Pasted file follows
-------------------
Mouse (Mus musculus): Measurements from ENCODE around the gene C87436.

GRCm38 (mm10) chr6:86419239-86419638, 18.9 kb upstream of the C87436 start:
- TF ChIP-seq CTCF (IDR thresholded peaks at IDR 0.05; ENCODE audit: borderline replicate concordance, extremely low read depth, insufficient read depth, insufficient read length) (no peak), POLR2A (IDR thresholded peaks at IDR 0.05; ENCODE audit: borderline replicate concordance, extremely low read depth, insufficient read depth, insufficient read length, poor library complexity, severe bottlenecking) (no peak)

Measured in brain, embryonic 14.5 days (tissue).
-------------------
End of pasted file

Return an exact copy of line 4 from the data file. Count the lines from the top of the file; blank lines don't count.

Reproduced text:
Measured in brain, embryonic 14.5 days (tissue).